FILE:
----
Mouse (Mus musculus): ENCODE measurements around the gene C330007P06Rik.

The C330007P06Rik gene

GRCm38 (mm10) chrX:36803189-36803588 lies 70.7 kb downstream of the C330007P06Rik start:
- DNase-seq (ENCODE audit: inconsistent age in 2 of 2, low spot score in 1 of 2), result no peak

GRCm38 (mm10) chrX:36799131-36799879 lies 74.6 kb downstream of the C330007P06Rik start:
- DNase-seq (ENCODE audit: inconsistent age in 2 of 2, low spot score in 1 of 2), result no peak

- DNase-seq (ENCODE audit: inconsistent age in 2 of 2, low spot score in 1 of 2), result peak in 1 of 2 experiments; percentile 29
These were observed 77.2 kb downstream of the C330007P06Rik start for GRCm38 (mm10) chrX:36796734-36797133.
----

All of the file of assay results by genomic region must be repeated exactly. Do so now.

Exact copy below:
Mouse (Mus musculus): ENCODE measurements around the gene C330007P06Rik.

The C330007P06Rik gene

GRCm38 (mm10) chrX:36803189-36803588 lies 70.7 kb downstream of the C330007P06Rik start:
- DNase-seq (ENCODE audit: inconsistent age in 2 of 2, low spot score in 1 of 2), result no peak

GRCm38 (mm10) chrX:36799131-36799879 lies 74.6 kb downstream of the C330007P06Rik start:
- DNase-seq (ENCODE audit: inconsistent age in 2 of 2, low spot score in 1 of 2), result no peak

- DNase-seq (ENCODE audit: inconsistent age in 2 of 2, low spot score in 1 of 2), result peak in 1 of 2 experiments; percentile 29
These were observed 77.2 kb downstream of the C330007P06Rik start for GRCm38 (mm10) chrX:36796734-36797133.